Parentline’s focus is working with children caught up with violence. Our intertwined responsibilities involve healing the children and stopping the violence – too often imbedded within family and community culture.  We accept that ‘it takes a village to raise a child’. That’s why our programmes are whanau-oriented – to involve the child’s family.  And that’s also why we continue to promote collaboration – to strengthen the range of services available in response to defined needs and work together fill the gaps.  We also need collective strength to promote programme efficacy and identify inadequacies.

This year we launch our schools-based programme, taking our services to the frontline in the first cluster of Hamilton primary schools.  Primary schools have been identified as hot spots with younger children exhibiting increasingly violent behaviours and provide sites at the heart of most communities – a place to really make a difference.  As we work with the children, we’ll also link with teachers, families, and other community agencies. We’ll also link in with the government’s new anti-violence initiatives in schools. Our initiative follows our PHO-funded Taumarunui pilot in 2008 and assessment of a range of models including the ThePlace2Be (now working in 172 schools across the UK and supporting 58,000 children ( The Place 2Be has the same goals & some great promotional tags:

  • Making a lifetime of difference to children in schools
  • Children growing up with prospects not problems
  • Dedicated to improving the emotional wellbeing of children, their families, and the whole school community

We are also launching the ‘Dream Project’ with a cluster of kindred agencies, bringing Hamilton’s key front-line services together for the first time to tackle the hard core – working with known families to help stop the violence within. This is action based.  In addition to families known for repeat police call-outs, new families seeking crisis support for the first time will also be targeted in an early intervention effort. The cluster includes Te Whakaruruhau Women’s Refuge, Ka’ute Pasifika, and Shama Ethnic Women’s Centre.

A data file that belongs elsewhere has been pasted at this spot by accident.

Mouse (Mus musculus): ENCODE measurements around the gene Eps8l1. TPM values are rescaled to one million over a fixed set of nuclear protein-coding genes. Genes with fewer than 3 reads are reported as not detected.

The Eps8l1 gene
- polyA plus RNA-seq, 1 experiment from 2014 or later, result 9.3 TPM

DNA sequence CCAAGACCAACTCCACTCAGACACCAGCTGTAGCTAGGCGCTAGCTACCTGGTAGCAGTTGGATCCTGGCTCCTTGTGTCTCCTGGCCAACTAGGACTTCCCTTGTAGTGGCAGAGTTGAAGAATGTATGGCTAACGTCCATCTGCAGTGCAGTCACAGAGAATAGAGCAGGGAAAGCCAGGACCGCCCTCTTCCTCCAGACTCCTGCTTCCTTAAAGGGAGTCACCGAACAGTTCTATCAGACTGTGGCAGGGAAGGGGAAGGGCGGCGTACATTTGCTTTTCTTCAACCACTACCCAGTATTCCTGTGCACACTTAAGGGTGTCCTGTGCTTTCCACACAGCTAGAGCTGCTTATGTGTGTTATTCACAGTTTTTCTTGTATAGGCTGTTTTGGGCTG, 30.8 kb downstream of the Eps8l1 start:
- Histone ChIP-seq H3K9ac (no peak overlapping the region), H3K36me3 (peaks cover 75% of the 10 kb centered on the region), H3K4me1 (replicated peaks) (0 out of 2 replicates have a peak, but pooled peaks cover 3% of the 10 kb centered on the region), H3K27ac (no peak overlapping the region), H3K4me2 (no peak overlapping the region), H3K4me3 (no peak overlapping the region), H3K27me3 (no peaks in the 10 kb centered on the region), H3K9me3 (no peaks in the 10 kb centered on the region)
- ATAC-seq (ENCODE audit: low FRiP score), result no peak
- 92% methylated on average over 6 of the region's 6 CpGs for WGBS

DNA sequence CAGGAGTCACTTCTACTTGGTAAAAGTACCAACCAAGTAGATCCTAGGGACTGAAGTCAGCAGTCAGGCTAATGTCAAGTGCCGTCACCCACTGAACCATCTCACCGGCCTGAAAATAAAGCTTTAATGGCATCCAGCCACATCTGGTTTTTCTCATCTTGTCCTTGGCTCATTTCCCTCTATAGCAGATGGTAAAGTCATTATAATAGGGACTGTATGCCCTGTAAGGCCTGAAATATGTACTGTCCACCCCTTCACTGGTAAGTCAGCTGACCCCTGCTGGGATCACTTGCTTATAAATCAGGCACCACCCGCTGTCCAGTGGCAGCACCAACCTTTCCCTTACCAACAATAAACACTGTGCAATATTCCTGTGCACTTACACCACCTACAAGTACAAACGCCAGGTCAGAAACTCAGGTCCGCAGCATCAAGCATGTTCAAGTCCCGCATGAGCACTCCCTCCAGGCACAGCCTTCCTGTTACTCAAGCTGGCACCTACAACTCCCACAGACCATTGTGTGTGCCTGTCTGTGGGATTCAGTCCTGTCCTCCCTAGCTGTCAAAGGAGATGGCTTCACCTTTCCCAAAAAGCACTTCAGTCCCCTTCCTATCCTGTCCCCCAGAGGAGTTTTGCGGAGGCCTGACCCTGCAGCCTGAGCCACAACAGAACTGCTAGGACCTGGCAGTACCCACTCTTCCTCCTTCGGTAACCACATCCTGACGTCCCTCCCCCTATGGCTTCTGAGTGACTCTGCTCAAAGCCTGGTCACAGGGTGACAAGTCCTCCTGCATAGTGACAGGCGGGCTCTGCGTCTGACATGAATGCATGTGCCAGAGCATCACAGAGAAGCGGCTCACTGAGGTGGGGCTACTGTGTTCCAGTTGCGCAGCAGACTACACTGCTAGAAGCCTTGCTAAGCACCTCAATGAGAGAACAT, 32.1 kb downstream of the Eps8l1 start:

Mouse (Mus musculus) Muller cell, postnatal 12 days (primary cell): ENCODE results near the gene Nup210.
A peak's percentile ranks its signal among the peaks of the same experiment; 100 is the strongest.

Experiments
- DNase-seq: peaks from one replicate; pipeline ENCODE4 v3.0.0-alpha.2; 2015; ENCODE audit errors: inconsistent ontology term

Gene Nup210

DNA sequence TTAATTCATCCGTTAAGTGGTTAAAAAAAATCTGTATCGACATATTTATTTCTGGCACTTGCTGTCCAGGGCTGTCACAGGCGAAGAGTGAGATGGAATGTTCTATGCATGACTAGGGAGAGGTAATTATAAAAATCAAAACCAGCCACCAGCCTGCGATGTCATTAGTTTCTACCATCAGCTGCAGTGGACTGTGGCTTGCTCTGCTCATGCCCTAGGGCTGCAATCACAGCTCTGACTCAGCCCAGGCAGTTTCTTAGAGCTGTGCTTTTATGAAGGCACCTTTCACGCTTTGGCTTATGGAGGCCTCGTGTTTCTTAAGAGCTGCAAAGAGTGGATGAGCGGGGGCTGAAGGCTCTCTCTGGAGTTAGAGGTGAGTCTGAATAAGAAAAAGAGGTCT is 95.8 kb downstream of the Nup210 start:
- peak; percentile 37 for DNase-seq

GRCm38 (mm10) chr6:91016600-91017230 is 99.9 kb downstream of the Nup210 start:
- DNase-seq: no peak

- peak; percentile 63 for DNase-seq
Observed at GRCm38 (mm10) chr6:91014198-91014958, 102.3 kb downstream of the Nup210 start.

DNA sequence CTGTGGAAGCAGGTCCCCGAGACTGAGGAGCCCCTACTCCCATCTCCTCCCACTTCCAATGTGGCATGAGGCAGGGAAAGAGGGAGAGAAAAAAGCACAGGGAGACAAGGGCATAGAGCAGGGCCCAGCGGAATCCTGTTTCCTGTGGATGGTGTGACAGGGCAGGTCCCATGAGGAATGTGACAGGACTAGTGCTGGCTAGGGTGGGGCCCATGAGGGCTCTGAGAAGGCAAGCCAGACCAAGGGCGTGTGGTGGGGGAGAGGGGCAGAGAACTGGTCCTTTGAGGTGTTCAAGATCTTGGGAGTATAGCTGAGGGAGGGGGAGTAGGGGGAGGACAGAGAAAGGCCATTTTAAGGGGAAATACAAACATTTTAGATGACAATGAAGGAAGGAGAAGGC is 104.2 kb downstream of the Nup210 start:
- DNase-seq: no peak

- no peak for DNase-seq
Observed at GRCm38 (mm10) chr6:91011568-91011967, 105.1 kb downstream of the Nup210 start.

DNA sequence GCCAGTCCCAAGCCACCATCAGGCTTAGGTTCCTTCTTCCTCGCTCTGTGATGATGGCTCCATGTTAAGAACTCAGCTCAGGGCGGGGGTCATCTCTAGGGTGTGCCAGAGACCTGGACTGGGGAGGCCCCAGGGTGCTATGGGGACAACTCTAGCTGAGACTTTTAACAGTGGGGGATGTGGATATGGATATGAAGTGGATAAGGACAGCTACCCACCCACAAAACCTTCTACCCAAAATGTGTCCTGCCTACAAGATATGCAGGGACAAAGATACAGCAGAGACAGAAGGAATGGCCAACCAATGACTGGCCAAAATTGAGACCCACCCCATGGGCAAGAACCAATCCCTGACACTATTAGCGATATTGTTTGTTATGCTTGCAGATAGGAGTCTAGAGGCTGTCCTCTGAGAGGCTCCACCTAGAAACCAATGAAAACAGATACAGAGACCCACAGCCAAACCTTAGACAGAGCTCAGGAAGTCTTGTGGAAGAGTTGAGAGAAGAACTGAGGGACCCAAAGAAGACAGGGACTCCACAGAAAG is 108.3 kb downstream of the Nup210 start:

The development of LOOK UP, publicly accessible on our website, arose from our ongoing interest in what works (and what doesn’t).  From this research and huge database, we have developed a ‘one-pager’ summarising effective programme characteristics, along with a similar resource outlining risk factors related to family violence.

New Zealand has committed huge public resources in the name of ‘stopping violence’, aiming to combat family violence and domestic abuse through public education campaigns such as ‘It’s Not OK’. But the violence continues, gets even worse, & ever younger children are picking up the pattern. Our public ‘investment’ can be compared with the financial markets of the past couple of years: promising rich results but in many cases returning zilch, and causing ongoing additional hardship, just as some advisors had warned.

And it is very much a local issue, with Hamilton’s high increases in family violence statistics – more than one thousand more police call-outs than the previous year (up to half of them repeats).

One highlight was the visit of Social Development Minister Paula Bennett who sat down with our staff and trustees as we shared views ‘from the frontline’.  And our lobby to her for policy changes amidst signs her government appeared keen to reallocate resources.

Since that date, two recently publicised reports (Dr Janet Fanslow’s study and the US based Leitner Centre’s NZ research project) further confirm the need for policy changes in New Zealand and more emphasis on funding for frontline services rather than public education and awareness campaigns.

Fanslow’s survey of nearly 3000 women in Auckland and Waikato (publicised in late August) indicated that nearly 40% of women who asked for help after violence from a partner did not get it – despite high community awareness from the ongoing ‘It’s Not OK’ campaign. She said:

  • The challenge is not getting people to talk about violence but to get women the help they needed.
  • While it was important to help victims of violence, the real need was to prevent violence happening.

The Leitner Centre’s report on its 2008 research in New Zealand, among a number of issues questions the efficacy of stopping violence programmes (noting male attendance is NOT an indication of attitude change), police responsiveness, and protection order supervision.

These reports do not pick up policy changes under the National-led government but provide further valuable evidence in support of the ‘frontline focus’  to ensure most resources are applied to direct services rather that violence education and awareness, monitoring, evaluating, capacity development, etc.